The central nave soars to a height of 45 meters, and is designed to resemble a forest of multi-hued piers in Montjuïc and granite. The piers change in cross-section from base to terminus, increasing in number of vertices from polygonal to circular. The slender, bifurcating columns draw the eye upward, where light filters through circular apertures in the vaults. These are finished in Venetian glass tiles of green and gold, articulating the lines of the hyperboloids.
Once completed, La Sagrada Familia will feature eighteen towers composed to present a unique view of the temple from any single vantage point. Four bell towers representing the Apostles crown each facade, reaching approximately 100 meters in height. At the north end, a tower representing the Virgin Mary will stand over the apse. The central tower will reach 72 meters in height and symbolize Christ, surrounded by four towers representing the Evangelists.
Even as construction continues, older portions are undergoing cleaning and restoration. The temple has relied entirely on private donations since its inception, and has seen many delays due to lack of funding. A particularly significant setback occurred during the Spanish Civil War, when Gaudí’s workshop was destroyed, including much of the documentation he left behind.
Subsequent generations of craftsman and architects have relied on the remaining drawings and plaster models to advance the project, adhering to Gaudí’s vision as closely as possible. As a result, the design of the temple is a collaboration spanning centuries. Gaudí himself viewed the project as the collective work of generations. “I will grow old but others will come after me. What must always be conserved is the spirit of the work, but its life has to depend on the generations it is handed down to and with whom it lives and is incarnated.”
Gaudí died on the 10th of June 1926 after being knocked down by a tram while making his way, as he did every evening, to the Sagrada Família from the Church of Sant Felip Neri. After being struck he lost consciousness, and nobody suspected that this dishevelled old man who was not carrying any identity papers was the famous architect. He was taken to the Santa Cruz Hospital, where he was later recognised by the Priest of the Sagrada Família. He was buried two days later in that very church, following a funeral attended by throngs of people: most of the citizens of Barcelona came out to bid a final farewell to the most universal architect that the city had ever known.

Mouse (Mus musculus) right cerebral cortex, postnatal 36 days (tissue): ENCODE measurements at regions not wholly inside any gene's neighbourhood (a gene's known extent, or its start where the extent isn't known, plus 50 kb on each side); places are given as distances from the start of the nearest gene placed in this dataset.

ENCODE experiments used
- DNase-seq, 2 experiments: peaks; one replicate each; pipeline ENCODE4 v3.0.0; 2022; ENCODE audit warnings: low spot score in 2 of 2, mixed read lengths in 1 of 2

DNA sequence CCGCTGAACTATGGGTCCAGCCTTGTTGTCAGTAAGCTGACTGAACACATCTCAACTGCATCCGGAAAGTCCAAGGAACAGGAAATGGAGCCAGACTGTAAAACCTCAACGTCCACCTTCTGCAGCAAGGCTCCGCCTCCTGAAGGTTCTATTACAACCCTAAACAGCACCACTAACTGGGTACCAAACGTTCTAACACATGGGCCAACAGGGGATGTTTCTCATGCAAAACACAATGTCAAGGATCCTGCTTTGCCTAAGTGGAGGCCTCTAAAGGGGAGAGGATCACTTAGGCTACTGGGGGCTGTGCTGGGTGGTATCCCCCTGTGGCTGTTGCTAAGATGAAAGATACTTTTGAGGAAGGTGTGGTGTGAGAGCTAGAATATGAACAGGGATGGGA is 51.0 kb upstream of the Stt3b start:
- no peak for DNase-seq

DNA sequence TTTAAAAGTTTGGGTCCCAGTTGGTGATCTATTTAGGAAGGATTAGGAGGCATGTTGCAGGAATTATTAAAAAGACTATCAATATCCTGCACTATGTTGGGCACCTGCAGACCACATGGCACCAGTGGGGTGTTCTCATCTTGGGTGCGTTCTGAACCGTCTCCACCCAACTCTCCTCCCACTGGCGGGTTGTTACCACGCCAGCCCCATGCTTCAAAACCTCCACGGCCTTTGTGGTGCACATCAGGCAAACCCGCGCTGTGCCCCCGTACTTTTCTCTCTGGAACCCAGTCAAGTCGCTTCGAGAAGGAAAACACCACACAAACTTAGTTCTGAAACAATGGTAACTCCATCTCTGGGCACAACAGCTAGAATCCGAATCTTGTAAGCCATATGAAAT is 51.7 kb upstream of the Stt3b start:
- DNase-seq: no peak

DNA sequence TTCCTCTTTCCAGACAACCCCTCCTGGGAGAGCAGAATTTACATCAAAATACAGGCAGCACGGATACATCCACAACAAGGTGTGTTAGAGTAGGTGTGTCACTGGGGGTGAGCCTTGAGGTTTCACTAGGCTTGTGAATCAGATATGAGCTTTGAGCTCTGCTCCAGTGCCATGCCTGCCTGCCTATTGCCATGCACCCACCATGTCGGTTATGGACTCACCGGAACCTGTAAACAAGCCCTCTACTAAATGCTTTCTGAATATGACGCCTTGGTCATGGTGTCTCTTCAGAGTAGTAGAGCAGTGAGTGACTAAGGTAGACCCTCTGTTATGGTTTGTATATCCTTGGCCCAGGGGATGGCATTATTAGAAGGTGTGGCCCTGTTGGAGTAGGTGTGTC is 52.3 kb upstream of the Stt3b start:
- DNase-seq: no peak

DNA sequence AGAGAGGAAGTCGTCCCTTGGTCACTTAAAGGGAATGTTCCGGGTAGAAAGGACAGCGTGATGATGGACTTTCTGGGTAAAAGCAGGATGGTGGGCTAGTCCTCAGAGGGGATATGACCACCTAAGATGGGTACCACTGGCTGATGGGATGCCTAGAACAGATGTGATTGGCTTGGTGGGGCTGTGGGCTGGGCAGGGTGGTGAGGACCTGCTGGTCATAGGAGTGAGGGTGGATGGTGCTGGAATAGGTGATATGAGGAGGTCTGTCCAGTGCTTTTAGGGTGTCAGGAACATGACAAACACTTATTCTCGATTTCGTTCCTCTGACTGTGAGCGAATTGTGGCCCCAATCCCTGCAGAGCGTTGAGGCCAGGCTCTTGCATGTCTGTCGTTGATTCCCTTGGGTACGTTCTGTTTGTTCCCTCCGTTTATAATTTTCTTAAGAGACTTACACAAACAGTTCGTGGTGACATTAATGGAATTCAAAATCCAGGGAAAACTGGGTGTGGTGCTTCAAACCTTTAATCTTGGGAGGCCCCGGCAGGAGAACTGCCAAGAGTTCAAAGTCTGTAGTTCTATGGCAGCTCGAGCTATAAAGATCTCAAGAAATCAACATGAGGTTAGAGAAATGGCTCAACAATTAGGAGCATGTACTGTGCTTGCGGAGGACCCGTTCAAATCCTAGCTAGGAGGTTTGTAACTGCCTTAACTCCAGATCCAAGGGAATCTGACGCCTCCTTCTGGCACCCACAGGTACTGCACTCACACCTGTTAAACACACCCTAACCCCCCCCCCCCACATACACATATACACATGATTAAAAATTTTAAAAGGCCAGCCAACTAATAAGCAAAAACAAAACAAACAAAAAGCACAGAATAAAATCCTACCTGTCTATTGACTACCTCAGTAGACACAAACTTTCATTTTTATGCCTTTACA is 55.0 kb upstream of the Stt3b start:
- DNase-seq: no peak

When Gaudí died in 1926, the new Bauhaus building designed by Walter Gropius had just been erected. This was the culminating movement of rationalism, of Le Corbusier, Siegfried Giedion and the Congres Internationaux d’Architecture Moderne. This architecture of simple geometric form, of purely abstract conception, was at odds with the work of Gaudí, which was considered baroque and irrational. The next generation of architects continued to understand Gaudian thought in a similar way, and it was not until the Gaudí exhibition of 1952, on the centenary of his birth, that critics and scholarly writers began to discover the value of his architecture.
No, we’re not talking about the discotheque in the city of Aguilas that opened under the name of La Meca, amid protests from Muslim individuals and organisations, we’re talking about the Museo del Prado and Las Meninas, a 1656 painting by Diego Velázquez, the leading artist of the Spanish Golden Age.
The Museo del Prado is the main Spanish national art museum, located in central Madrid. It features one of the world’s finest collections of European art, dating from the 12th century to the early 19th century, based on the former Spanish Royal Collection, and unquestionably the best single collection of Spanish art. Founded as a museum of paintings and sculpture in 1819, it also contains important collections of other types of works. The numerous works by Francisco de Goya, the single most extensively represented artist, as well as by Diego Velázquez, El Greco, Titian, Peter Paul Rubens and Hieronymus Bosch are some of the highlights of the collection.
The collection comprises around 7,600 paintings, 1,000 sculptures, 4,800 prints and 8,200 drawings, in addition to a large number of other works of art and historic documents. Some of them are on display, some are on loan to other museums and a large number are in storage.